Stephen the Moor
1503 CE - 1539 CE
Other names: Estévanico and Estévan
- Primary Goal:
- To conquer Florida.
- The first expedition across the Atlantic to the southwest United States and into Mexico.
Estevanico was born in Azemmour, Morocco around 1503. Portugal took over Azemmour after a battle between their local leaders and the Portuguese government. Then, after a drought in the years 1520 and 1521, the Portuguese sold Moroccans and Estevanico was sold into slavery in Europe, becoming the slave of Andres de Dorantes of Bejar del Castanar. In 1527, Dorantes joined an expedition to conquer Florida.
Six hundred colonists and solders, five ships, and 80 horses landed April 12, 1528 at the St. Clements Point, near the entrance to Tampa Bay, Florida, after sailing up the west coast for two days. While there, the crew encountered hostile Indians and walked through jungles to escape. Those who were left made barges to get away from the area. They sailed for the Mexican coast, but landed in Texas near Galveston on November 6, 1528. Only 80 men survived the crossing, including Estevanico. At first, the natives there were friendly, but they turned and enslaved the explorers. Of the 80 men who survived the crossing, only four men survived the Indian enslavement. Estevanico, Dorantes, Cabeza de Vaca, and Alonso Castillo escaped in 1534, went inland and lived with another Indian tribe who made them medicine men. The natives called them “Children of the Sun” because they traveled from the east to the west. Estevanico became fluent in several Indian dialects and carried a medicine rattle, a feathered, beaded gourd given to him by a chief. Indians took turns guiding the four men through Texas. They arrived at a small Mexican outpost in Sinaloa, Mexico in May 1536. From Sinaloa, they traveled to Mexico City, arriving in July.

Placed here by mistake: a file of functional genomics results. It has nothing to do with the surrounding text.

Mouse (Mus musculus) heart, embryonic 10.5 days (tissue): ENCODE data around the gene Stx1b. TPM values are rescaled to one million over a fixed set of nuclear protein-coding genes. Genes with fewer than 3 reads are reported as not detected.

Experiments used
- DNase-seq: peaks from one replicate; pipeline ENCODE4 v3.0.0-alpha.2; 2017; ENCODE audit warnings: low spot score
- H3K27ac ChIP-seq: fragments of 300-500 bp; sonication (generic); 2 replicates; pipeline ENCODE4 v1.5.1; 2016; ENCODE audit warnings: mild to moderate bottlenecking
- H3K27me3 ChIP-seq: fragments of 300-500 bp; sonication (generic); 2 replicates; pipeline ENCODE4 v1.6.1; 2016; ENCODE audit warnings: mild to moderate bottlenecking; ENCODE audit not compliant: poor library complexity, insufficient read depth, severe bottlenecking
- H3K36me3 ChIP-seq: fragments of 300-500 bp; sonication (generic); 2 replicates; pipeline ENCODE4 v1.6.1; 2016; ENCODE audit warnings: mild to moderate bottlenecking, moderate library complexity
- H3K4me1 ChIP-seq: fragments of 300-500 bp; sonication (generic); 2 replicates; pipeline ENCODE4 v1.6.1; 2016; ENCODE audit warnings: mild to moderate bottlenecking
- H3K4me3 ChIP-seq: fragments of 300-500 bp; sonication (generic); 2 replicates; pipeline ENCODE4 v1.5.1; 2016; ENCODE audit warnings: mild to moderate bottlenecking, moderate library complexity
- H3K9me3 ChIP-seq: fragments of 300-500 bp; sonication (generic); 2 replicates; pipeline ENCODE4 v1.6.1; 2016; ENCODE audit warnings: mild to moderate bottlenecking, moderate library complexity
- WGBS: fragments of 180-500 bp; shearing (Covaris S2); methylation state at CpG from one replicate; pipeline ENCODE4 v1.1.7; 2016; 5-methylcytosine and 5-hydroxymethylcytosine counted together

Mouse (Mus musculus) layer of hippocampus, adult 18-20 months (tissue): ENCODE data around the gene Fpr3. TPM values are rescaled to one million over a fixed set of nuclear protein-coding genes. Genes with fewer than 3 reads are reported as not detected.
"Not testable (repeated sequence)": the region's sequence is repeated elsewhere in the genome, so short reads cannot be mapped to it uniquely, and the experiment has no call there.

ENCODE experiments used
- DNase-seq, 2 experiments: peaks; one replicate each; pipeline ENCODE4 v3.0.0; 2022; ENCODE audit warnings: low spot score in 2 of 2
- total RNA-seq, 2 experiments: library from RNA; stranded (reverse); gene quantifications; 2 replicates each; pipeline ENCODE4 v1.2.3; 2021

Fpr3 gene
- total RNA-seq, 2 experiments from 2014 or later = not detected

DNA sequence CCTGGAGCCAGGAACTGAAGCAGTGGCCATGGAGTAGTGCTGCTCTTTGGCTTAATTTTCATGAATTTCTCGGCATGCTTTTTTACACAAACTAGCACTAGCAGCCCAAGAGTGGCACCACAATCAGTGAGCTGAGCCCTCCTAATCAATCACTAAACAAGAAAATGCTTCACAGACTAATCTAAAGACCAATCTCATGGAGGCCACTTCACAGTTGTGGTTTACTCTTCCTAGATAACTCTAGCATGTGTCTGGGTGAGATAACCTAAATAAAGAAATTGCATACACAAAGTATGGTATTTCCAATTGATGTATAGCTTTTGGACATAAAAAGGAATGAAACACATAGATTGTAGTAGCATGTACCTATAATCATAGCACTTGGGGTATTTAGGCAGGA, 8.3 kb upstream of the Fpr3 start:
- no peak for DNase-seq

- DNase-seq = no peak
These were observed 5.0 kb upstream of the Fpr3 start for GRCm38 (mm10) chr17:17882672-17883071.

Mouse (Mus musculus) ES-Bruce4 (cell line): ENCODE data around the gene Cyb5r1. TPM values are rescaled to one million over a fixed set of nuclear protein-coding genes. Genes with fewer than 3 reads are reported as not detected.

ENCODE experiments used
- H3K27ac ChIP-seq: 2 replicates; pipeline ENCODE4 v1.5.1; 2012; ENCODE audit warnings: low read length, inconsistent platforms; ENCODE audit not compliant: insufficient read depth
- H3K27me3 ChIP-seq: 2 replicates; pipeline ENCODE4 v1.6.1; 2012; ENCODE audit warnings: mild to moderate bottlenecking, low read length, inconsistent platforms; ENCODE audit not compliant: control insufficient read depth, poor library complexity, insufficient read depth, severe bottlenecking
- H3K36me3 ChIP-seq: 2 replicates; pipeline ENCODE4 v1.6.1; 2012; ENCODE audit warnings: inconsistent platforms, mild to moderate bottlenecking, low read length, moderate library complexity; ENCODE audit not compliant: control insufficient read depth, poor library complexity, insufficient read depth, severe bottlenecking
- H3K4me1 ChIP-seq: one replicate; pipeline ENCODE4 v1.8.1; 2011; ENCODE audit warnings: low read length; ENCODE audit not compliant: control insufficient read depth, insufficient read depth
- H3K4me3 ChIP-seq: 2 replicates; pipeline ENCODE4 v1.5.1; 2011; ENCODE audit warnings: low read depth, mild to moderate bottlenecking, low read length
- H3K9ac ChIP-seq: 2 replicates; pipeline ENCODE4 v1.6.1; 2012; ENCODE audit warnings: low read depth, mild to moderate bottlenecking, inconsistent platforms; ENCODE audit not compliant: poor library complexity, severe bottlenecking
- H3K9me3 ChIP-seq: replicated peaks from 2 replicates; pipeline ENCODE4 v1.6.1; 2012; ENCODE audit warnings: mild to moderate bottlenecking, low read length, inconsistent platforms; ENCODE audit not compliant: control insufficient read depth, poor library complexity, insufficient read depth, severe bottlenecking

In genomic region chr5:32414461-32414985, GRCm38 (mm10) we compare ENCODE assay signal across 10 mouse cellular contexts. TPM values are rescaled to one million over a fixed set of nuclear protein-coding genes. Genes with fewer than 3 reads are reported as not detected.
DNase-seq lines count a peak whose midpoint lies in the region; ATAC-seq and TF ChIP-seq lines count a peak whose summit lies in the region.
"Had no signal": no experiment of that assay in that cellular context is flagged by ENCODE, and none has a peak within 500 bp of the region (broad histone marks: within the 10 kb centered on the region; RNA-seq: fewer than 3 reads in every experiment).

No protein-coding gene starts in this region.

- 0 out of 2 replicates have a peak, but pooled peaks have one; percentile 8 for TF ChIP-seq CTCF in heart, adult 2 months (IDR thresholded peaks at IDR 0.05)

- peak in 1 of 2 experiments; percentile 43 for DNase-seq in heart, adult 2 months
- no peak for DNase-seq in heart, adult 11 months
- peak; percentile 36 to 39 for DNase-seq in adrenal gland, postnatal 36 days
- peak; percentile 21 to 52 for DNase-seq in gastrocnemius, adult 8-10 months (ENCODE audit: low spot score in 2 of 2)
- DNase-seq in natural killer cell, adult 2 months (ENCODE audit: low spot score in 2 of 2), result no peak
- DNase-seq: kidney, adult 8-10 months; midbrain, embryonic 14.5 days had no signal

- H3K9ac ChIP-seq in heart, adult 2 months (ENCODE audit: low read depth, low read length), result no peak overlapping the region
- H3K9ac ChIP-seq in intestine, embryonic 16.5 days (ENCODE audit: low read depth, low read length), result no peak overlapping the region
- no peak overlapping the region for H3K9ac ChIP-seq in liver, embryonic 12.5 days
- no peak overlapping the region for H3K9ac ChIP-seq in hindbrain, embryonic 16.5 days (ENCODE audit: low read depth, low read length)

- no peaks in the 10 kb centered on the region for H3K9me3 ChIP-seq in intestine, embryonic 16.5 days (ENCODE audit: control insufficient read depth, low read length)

The Viceroy of Mexico was eager to hear their stories and asked them to go on another expedition into Arizona and New Mexico. In February 1539, Estevanico led an expedition by foot from Culiacan, Mexico. The party was under the command of Fray Marcos de Niza. Estevanico went ahead of the priest, sending daily messages back by runners who carried wooden crosses to mark the promise of new lands they found. As Estevanico went farther, the crosses became larger and larger. He arrived in northwest New Mexico and saw a large village with buildings made of stone several stories high. This was Hawikuh, a Zuni pueblo. With this discovery, Estevanico sent the biggest cross to Fray Marcos de Niza. The Zuni met Estevanico with distrust; his medicine gourd was trimmed in owl feathers, a bird that symbolized death to the Zuni. So the Zuni placed Estevanico in a hut for three days outside of the village. They questioned him and held a council. The Zuni did not believe the accounts that Estevanico had told them because they thought he was a spy or a guide from some nation that wanted to come and conquer them. For this they decided to kill him. They did not kill any of the people who were with him.